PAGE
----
An Overview of Medical Devices and Medical Equipment
As defined by the Federal Food, Drug, and Cosmetic Act, 21 United States Code, a medical device is an instrument, apparatus, implement, machine, contrivance, implant, in vitro reagent, or other similar or related article, including a component part, or accessory which is:
- Recognized in the official National Formulary, or the United States Pharmacopoeia, or any supplement to them
- Intended for use in the diagnosis of disease or other conditions, or in the cure, mitigation, treatment, or prevention of disease, in man or other animals, or
- Intended to affect the structure or any function of the body of man or other animals, and which does not achieve any of its primary intended purposes through chemical action within or on the body of man or other animals and which is not dependent upon being metabolized for the achievement of any of its primary intended purposes.
Medical Devices In The United States
The Food and Drug Administration has recognized three classes of medical devices based on the level of control necessary to assure the safety and effectiveness of the device. The classification procedures are described in the Code of Federal Regulations, Title 21, part 820 (usually known as 21 CFR 820).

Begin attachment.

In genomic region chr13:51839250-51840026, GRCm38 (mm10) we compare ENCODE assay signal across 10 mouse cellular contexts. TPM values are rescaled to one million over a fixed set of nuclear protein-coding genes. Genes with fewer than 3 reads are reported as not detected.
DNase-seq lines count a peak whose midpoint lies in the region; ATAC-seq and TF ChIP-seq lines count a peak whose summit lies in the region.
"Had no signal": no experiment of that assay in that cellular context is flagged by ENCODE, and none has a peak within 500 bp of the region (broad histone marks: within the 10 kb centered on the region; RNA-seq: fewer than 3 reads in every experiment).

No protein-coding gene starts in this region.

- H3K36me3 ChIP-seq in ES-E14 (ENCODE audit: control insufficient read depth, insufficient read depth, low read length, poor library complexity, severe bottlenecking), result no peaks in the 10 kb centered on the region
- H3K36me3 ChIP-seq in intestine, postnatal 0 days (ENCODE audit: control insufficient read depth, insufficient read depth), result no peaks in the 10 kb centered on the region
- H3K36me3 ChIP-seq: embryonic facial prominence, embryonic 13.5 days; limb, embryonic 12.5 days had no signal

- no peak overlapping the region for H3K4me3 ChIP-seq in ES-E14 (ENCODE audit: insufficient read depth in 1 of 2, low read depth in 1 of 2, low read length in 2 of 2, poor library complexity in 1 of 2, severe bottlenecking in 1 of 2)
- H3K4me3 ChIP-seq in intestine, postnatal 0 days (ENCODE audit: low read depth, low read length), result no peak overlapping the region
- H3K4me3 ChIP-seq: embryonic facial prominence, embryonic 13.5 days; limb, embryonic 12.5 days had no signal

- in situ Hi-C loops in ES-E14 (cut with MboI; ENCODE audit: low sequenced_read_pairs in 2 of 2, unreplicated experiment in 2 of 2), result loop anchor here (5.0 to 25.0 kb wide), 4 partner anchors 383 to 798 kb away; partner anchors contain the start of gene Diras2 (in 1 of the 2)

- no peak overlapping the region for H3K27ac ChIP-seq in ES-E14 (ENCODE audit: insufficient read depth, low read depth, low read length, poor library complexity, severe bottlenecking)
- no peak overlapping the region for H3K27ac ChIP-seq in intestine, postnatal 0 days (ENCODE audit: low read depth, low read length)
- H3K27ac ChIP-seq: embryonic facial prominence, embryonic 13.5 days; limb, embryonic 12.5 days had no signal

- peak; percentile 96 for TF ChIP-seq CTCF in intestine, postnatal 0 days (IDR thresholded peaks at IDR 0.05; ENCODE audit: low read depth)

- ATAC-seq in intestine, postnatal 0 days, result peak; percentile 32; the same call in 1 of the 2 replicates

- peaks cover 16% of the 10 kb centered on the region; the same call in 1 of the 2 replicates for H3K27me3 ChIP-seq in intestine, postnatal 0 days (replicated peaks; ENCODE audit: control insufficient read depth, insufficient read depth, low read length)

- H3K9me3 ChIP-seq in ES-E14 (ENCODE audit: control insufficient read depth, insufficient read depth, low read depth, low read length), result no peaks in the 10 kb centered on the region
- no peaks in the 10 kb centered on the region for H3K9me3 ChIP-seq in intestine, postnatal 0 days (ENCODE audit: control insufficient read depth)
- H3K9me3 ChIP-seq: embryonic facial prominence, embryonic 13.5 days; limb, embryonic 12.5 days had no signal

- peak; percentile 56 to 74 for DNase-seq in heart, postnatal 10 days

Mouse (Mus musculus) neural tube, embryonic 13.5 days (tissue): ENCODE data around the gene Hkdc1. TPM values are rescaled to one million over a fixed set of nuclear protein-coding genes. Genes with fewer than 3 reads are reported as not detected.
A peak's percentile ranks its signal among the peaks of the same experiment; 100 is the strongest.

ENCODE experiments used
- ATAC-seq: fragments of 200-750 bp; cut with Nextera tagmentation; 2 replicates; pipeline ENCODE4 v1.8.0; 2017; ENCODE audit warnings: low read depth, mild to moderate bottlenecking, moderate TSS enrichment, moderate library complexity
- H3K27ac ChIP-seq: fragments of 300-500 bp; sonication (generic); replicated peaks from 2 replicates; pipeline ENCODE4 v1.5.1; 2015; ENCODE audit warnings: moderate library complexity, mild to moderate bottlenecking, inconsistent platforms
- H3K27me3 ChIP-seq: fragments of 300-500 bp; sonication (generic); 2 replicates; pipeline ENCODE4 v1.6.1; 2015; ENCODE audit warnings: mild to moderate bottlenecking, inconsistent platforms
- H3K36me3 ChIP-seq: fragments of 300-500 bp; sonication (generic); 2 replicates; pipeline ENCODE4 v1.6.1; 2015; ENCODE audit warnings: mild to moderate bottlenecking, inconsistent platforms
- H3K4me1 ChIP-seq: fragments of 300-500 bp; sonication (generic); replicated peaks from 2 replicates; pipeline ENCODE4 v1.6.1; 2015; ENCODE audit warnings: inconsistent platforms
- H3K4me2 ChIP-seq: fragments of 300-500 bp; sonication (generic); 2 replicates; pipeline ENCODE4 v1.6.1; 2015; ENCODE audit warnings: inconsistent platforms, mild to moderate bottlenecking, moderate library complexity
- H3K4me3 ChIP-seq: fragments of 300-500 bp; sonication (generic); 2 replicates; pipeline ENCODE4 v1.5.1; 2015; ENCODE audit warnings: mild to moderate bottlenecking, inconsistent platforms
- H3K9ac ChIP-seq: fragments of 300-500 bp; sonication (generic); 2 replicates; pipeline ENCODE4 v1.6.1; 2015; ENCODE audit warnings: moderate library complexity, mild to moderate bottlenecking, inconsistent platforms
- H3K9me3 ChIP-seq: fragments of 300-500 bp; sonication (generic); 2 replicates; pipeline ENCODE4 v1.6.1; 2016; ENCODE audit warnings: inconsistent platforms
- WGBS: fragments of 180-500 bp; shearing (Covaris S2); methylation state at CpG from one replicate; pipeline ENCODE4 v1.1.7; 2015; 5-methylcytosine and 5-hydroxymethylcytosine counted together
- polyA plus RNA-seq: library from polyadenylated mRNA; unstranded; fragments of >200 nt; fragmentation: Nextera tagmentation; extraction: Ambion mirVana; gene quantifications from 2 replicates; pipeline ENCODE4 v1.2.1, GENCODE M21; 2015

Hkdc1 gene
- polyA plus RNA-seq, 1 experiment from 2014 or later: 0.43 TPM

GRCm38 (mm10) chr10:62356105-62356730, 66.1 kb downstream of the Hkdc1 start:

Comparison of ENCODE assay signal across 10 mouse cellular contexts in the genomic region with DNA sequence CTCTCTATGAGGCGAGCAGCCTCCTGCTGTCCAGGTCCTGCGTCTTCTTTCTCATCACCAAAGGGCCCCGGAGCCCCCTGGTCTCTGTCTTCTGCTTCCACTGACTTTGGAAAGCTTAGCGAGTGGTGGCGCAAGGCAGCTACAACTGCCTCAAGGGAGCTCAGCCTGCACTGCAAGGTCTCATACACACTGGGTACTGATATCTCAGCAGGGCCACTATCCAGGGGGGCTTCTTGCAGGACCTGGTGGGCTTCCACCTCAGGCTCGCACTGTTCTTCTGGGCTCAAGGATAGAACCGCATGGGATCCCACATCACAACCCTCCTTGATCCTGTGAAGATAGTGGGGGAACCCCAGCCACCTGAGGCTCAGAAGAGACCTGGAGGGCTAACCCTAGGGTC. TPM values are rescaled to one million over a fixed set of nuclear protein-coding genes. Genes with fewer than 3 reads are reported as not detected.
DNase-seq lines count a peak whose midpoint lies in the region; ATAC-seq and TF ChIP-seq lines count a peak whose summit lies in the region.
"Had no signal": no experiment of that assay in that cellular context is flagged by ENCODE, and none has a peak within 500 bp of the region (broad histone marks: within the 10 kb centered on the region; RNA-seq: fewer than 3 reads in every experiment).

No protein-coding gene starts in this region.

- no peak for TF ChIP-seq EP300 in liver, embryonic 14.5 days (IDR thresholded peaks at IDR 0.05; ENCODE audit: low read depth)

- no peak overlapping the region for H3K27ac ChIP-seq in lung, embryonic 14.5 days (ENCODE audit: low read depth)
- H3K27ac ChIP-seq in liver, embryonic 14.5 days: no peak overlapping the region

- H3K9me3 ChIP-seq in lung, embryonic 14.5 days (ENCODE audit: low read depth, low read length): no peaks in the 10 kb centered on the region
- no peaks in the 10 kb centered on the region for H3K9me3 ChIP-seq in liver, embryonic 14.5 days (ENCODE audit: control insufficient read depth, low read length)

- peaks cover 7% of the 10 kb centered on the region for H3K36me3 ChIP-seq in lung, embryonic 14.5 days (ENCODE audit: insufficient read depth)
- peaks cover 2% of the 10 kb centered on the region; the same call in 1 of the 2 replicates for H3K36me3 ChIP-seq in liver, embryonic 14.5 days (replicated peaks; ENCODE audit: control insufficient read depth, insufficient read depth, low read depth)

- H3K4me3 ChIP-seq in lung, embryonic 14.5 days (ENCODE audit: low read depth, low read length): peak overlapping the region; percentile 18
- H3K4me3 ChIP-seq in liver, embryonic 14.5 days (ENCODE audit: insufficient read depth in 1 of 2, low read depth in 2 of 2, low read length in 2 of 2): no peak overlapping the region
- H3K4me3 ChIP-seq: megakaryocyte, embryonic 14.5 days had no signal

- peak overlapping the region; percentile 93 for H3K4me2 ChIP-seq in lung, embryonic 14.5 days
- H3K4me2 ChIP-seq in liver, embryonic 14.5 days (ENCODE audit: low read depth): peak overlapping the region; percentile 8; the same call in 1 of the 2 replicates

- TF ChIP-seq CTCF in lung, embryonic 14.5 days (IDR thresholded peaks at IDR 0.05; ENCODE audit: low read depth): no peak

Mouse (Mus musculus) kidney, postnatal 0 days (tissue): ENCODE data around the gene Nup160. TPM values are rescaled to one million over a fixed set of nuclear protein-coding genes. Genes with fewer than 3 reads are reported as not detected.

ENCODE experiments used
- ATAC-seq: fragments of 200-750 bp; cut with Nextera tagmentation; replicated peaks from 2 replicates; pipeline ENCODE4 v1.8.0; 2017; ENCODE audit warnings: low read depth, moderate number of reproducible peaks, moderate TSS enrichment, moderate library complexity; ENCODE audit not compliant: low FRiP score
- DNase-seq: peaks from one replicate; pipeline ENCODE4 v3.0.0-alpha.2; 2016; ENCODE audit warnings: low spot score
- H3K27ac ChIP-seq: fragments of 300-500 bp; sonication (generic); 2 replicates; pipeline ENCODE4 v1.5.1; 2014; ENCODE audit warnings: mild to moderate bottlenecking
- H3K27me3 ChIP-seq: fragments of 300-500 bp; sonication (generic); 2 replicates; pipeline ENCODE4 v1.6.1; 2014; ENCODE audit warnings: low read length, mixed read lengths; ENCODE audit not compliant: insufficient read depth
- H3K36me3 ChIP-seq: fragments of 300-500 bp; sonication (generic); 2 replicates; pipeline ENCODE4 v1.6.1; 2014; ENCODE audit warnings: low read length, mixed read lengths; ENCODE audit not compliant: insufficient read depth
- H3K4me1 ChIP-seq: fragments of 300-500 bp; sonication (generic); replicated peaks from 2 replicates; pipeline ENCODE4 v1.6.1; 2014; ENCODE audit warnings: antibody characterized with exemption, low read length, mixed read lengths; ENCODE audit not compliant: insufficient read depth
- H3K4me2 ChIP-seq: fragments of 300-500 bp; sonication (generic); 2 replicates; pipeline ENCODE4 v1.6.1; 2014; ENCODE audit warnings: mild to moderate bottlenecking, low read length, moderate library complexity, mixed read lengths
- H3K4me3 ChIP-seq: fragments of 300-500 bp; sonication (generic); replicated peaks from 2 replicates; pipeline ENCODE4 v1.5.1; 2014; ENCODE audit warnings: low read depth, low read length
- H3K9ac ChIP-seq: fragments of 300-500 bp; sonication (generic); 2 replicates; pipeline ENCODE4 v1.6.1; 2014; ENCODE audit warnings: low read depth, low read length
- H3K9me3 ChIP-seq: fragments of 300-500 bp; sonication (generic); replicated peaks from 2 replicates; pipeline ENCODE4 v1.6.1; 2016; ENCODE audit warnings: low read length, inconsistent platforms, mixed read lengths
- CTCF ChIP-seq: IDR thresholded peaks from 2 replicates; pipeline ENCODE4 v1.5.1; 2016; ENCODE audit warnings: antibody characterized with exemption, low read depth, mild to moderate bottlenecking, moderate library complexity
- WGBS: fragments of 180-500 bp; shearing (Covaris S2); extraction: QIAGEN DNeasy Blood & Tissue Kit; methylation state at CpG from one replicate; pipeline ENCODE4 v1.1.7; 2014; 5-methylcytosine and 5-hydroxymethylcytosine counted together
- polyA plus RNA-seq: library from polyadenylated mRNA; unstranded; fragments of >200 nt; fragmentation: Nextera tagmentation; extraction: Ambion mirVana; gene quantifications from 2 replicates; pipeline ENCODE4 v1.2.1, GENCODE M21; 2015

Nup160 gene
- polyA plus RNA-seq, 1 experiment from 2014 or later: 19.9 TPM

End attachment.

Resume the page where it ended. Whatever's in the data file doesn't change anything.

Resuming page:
Class I: General Controls
Class I devices present minimal potential for harm to the user and are often simpler in design than Class II or Class III devices. These devices are subject only to general controls. General controls cover such issues as manufacturer registration with the FDA, good manufacturing techniques, proper branding and labeling, notification of the FDA before marketing the device, and general reporting procedures. (Most Class I devices are exempt from the good manufacturing practices and/or the FDA notification regulations.) These controls are deemed sufficient to provide reasonable assurance of the safety and effectiveness of the device or the device is not life-supporting or life-sustaining and does not present a reasonable source of injury through normal usage. Devices in this category include tongue depressors, bedpans, elastic bandages, examination gloves, and hand-held surgical instruments and other similar types of common equipment.
Class II: General Controls with Special Controls